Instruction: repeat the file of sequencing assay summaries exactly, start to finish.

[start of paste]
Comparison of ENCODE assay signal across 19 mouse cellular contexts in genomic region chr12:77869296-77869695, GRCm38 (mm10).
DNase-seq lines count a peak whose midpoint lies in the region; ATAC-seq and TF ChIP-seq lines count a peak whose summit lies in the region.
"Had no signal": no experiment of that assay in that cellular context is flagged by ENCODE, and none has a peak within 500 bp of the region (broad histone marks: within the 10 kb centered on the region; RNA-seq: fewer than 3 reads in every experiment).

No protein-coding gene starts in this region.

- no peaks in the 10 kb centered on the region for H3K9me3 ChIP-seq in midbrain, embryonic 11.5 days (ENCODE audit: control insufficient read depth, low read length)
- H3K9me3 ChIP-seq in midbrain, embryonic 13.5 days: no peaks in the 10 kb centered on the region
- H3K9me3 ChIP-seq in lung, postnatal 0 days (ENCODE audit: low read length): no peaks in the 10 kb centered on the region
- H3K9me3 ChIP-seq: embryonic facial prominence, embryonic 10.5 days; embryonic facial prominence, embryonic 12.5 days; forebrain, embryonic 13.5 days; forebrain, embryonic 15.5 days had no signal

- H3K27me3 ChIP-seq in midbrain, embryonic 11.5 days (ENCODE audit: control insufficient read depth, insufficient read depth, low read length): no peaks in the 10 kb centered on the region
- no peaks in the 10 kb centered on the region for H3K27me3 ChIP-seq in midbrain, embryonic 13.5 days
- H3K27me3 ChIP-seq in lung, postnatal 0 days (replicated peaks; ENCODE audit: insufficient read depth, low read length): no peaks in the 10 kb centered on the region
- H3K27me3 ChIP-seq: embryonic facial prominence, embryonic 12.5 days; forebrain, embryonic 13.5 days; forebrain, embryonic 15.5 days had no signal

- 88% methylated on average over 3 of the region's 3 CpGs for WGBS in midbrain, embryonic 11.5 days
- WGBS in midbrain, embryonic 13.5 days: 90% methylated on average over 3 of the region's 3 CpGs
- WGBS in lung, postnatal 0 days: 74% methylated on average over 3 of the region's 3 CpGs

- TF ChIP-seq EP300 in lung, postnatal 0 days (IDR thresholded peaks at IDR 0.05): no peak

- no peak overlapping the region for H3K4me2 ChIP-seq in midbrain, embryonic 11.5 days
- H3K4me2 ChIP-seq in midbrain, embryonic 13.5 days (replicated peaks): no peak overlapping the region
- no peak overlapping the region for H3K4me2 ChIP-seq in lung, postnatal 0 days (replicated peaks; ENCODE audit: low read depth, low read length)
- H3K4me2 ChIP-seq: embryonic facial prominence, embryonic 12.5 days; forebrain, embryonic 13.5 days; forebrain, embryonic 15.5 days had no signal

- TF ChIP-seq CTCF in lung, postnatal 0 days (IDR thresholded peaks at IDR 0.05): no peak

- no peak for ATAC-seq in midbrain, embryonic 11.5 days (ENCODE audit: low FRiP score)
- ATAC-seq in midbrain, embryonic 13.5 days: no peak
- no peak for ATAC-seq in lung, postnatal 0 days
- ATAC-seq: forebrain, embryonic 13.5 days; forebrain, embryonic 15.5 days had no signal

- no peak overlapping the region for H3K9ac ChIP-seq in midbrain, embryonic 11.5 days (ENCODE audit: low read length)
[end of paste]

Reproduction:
Comparison of ENCODE assay signal across 19 mouse cellular contexts in genomic region chr12:77869296-77869695, GRCm38 (mm10).
DNase-seq lines count a peak whose midpoint lies in the region; ATAC-seq and TF ChIP-seq lines count a peak whose summit lies in the region.
"Had no signal": no experiment of that assay in that cellular context is flagged by ENCODE, and none has a peak within 500 bp of the region (broad histone marks: within the 10 kb centered on the region; RNA-seq: fewer than 3 reads in every experiment).

No protein-coding gene starts in this region.

- no peaks in the 10 kb centered on the region for H3K9me3 ChIP-seq in midbrain, embryonic 11.5 days (ENCODE audit: control insufficient read depth, low read length)
- H3K9me3 ChIP-seq in midbrain, embryonic 13.5 days: no peaks in the 10 kb centered on the region
- H3K9me3 ChIP-seq in lung, postnatal 0 days (ENCODE audit: low read length): no peaks in the 10 kb centered on the region
- H3K9me3 ChIP-seq: embryonic facial prominence, embryonic 10.5 days; embryonic facial prominence, embryonic 12.5 days; forebrain, embryonic 13.5 days; forebrain, embryonic 15.5 days had no signal

- H3K27me3 ChIP-seq in midbrain, embryonic 11.5 days (ENCODE audit: control insufficient read depth, insufficient read depth, low read length): no peaks in the 10 kb centered on the region
- no peaks in the 10 kb centered on the region for H3K27me3 ChIP-seq in midbrain, embryonic 13.5 days
- H3K27me3 ChIP-seq in lung, postnatal 0 days (replicated peaks; ENCODE audit: insufficient read depth, low read length): no peaks in the 10 kb centered on the region
- H3K27me3 ChIP-seq: embryonic facial prominence, embryonic 12.5 days; forebrain, embryonic 13.5 days; forebrain, embryonic 15.5 days had no signal

- 88% methylated on average over 3 of the region's 3 CpGs for WGBS in midbrain, embryonic 11.5 days
- WGBS in midbrain, embryonic 13.5 days: 90% methylated on average over 3 of the region's 3 CpGs
- WGBS in lung, postnatal 0 days: 74% methylated on average over 3 of the region's 3 CpGs

- TF ChIP-seq EP300 in lung, postnatal 0 days (IDR thresholded peaks at IDR 0.05): no peak

- no peak overlapping the region for H3K4me2 ChIP-seq in midbrain, embryonic 11.5 days
- H3K4me2 ChIP-seq in midbrain, embryonic 13.5 days (replicated peaks): no peak overlapping the region
- no peak overlapping the region for H3K4me2 ChIP-seq in lung, postnatal 0 days (replicated peaks; ENCODE audit: low read depth, low read length)
- H3K4me2 ChIP-seq: embryonic facial prominence, embryonic 12.5 days; forebrain, embryonic 13.5 days; forebrain, embryonic 15.5 days had no signal

- TF ChIP-seq CTCF in lung, postnatal 0 days (IDR thresholded peaks at IDR 0.05): no peak

- no peak for ATAC-seq in midbrain, embryonic 11.5 days (ENCODE audit: low FRiP score)
- ATAC-seq in midbrain, embryonic 13.5 days: no peak
- no peak for ATAC-seq in lung, postnatal 0 days
- ATAC-seq: forebrain, embryonic 13.5 days; forebrain, embryonic 15.5 days had no signal

- no peak overlapping the region for H3K9ac ChIP-seq in midbrain, embryonic 11.5 days (ENCODE audit: low read length)